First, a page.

Why are associations unwilling to accept apps that meet only minimal requirements? Um… because they started as Guilds and go back to Medieval times. From Britannica on Guilds and Trade Associations:
Guild, also spelled gild , an association of craftsmen or merchants formed for mutual aid and protection and for the furtherance of their professional interests. Guilds flourished in Europe between the 11th and 16th centuries and formed an important part of the economic and social fabric in that era.
and Britannica goes on….
… associations are known to have existed in ancient Rome, however, where they were called collegia. These craft guilds seem to have emerged in the later years of the Roman Republic. They were sanctioned by the central government and were subject to the authority of the magistrates.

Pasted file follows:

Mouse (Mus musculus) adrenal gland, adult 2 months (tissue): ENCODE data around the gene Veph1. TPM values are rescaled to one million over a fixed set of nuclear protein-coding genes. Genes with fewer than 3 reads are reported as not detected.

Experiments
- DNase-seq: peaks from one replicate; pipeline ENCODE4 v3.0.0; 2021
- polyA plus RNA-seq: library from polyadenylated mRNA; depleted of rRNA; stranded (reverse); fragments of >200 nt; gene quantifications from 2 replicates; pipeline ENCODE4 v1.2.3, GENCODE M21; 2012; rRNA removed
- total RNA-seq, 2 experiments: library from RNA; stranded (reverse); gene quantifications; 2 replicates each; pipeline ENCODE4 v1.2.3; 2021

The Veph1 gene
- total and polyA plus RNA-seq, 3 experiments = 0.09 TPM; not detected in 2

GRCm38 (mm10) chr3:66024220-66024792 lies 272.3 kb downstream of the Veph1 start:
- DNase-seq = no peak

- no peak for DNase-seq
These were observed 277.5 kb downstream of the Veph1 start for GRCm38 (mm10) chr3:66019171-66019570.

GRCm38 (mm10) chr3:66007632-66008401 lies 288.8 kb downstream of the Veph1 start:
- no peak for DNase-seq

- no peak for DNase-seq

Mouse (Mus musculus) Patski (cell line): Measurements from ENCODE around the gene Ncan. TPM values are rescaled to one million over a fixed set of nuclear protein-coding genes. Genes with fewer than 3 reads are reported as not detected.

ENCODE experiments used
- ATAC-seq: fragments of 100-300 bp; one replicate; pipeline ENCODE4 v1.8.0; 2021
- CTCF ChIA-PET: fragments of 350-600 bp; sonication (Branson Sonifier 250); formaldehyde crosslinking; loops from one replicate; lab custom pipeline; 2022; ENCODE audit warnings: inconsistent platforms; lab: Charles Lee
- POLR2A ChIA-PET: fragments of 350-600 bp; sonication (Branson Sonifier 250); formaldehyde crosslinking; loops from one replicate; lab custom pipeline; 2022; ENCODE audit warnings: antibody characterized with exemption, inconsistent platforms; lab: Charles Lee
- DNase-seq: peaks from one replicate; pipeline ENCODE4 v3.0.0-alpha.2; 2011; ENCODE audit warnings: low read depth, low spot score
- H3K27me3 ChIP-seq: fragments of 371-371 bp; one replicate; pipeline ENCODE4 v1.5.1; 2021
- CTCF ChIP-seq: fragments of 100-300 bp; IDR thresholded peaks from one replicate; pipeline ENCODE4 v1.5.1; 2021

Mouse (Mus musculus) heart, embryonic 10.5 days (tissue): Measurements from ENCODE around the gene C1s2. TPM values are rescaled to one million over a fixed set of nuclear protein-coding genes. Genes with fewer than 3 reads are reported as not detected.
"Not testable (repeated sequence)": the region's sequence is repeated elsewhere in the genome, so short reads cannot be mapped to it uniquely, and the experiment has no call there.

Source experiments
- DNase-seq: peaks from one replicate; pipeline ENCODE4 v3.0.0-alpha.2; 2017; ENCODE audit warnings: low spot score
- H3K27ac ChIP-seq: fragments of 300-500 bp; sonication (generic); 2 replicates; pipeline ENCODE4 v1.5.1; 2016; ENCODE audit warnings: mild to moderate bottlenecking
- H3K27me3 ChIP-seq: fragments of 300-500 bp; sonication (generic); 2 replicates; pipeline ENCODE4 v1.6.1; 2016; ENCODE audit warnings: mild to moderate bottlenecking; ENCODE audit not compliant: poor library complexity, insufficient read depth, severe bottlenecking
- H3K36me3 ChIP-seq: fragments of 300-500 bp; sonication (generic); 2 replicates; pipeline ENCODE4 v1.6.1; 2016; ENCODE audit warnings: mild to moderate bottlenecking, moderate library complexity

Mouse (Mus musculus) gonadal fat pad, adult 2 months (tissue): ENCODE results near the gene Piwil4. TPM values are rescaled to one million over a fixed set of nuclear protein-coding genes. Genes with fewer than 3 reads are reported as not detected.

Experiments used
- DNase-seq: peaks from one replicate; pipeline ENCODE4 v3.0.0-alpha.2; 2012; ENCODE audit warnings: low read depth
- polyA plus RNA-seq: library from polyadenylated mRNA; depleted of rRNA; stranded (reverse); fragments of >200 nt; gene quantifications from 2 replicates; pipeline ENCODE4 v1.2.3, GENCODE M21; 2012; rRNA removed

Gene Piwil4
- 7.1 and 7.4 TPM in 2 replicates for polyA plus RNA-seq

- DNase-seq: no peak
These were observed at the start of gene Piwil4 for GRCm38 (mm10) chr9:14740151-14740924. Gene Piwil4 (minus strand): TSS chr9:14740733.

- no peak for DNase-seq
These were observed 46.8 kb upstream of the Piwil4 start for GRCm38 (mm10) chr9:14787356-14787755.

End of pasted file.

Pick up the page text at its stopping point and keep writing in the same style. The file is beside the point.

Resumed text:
This is a huge topic of course. Just know that Tendenci is the ONLY top ranked AMS system that is truly FOSS. Unlimited admins, users, contacts – you can self host or if hosted with us we only charge for processing power. Got 1M users and contacts and 50 admins? No problem. And the growth of Python assures your continued freedom from vendor lock-in no matter what.
We did it. Django Dash for our second year in a row. A little different, but still memorable.
This year we spent the majority working from the comfort of our own homes.
Thanks to Schipul and our decision to move toward a remote work lifestyle we were able to easily face this year’s competiton in style aka in our jammies.
If anything this saved us valuable travel and setup time.
I said this last year, but I’ll say it again this year; because apparently we did not learn our lesson.
Make as many decisions as possible before the competition. Think roadmap or dare I say clipboard of fun.
One of our greatest strengths is our team. We work together every workday, this competition was no different. I can only imagine the stop-and-go speed of competing on a team that doesn’t know each other.
Competition time is definitely not the time to learn new things. It’s just so hard not to. You find yourself inspired and when inspiration strikes all you want to do is strive, learn new things and create.